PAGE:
Linder: So the granddaddy of all concepts of dark energy was put forward by Albert Einstein all the way back in 1917, what he called the cosmological constant. And it didn’t agree with the observations at the time, and so it kind of went into retirement for a while. And every few decades, scientists brought it back out to say, well maybe that could explain some other observations we’ve made. And then it goes back into retirement because it doesn’t really fit. But now it seems this might be its time, to bring back this 90 year old concept from Einstein, because it can give this acceleration of the expansion of the Universe. It’s a very simple picture for how you could get this acceleration, but it doesn’t solve everything. There are some really very puzzling aspects of it. What you would think if you did some naive calculations is that it should accelerate the Universe, but should have started accelerating the Universe all the way back from the very first instant of time, and we would not have the Universe we see today if that happened. In fact, we would not have been able to get stars and galaxies and the structure that we see in the Universe. And so for some reason there has to be much much weaker than we would think as its natural value. So it’s possible that it’s the answer, but we don’t understand why it’s so weak, relative to what we think it should be. To get around that, people come up with these other ideas, this idea of quintessence, or a 5th substance to the Universe where it acts like the cosmological constant, but it varies in time, and so it can start off very weak and now today it can be dominating the expansion of the Universe. And so that’s an attractive idea, but nobody really has any first, basic idea of how to make it work exactly. Right now it’s a concept but the details haven’t been worked out on how it arises from the physics. So that’s another thing that we can be very interested in. Another possibility is the way we’ve been analyzing the data, saying, well, gravity is an attractive force, it’s given by Einstein’s Theory of General Relativity. Maybe something breaks down there. Maybe what we’re seeing is a breakdown in the theory of gravity as we understand it. People have come up with ideas that involve extra dimensions for example. Instead of just three dimensions in space, there might be an extra few dimensions in space, and that gravity is gradually sort of leaking out into this extra dimension in space and that’s making it weaker and that will act in opposition to gravity and give us acceleration. So we have all these incredibly exciting possibilities for how physics might change and we don’t know which they are. And so what we need are these very detailed observations of mapping the expansion of the Universe for example through the supernovae, these exploding stars – and there are other methods as well – to really try and decide, how are we going to rewrite the physics textbooks; which direction do we need to start erasing things in and writing new things in. So, it’s incredibly exciting for scientists who have puzzles facing them like this.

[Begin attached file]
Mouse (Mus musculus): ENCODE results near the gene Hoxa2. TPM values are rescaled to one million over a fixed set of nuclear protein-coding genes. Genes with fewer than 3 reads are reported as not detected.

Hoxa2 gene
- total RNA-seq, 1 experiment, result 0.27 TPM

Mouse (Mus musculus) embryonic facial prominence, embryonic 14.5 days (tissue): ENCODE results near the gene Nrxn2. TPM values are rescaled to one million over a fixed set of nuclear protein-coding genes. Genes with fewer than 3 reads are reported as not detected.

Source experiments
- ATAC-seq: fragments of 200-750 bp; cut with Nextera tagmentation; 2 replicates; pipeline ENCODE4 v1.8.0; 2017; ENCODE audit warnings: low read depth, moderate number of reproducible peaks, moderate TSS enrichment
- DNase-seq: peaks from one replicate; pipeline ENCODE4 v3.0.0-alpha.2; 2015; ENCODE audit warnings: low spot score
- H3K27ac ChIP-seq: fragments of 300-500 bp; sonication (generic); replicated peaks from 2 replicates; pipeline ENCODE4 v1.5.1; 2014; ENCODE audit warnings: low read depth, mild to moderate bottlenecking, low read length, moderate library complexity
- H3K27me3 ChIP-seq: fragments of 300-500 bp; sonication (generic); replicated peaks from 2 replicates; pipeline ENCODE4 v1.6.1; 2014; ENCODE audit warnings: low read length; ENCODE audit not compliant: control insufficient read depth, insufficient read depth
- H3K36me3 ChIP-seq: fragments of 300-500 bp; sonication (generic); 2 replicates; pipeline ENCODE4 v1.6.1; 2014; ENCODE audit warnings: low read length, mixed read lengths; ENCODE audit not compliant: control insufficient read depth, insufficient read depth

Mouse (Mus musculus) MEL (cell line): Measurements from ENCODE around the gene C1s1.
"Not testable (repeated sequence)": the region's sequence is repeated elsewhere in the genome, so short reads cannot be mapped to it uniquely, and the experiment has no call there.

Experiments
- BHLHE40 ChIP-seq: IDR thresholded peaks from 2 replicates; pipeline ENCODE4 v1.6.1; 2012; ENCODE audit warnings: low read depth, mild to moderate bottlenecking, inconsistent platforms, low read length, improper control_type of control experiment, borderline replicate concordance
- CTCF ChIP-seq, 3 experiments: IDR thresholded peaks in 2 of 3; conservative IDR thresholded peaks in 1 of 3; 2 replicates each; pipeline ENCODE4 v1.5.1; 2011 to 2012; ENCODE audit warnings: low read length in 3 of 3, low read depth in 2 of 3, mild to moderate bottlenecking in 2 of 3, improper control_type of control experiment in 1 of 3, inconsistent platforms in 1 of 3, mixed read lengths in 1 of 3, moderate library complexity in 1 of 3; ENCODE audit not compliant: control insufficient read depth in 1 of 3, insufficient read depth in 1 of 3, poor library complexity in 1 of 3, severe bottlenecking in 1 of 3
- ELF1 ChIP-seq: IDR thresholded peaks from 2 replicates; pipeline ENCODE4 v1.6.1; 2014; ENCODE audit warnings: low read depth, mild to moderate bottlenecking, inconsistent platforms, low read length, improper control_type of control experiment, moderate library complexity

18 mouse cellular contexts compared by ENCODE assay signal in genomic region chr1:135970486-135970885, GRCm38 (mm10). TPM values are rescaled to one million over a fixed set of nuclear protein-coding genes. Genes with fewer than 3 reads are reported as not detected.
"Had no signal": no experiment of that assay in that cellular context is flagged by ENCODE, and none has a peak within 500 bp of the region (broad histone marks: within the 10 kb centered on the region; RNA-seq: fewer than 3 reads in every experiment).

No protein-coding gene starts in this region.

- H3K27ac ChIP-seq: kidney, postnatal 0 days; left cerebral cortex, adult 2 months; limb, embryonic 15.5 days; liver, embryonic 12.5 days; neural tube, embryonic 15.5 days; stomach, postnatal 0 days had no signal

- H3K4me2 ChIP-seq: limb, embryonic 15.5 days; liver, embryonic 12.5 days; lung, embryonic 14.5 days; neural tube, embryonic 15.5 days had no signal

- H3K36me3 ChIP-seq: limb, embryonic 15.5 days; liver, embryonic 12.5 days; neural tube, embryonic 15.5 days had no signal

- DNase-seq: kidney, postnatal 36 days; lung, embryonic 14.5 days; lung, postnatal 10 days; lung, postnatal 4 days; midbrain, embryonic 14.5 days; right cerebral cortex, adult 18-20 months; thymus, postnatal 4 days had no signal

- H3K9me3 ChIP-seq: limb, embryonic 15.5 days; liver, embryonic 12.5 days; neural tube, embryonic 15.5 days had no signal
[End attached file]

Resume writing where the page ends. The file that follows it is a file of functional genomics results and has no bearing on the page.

Fraser: When are these missions planned for launch? When should they be operational?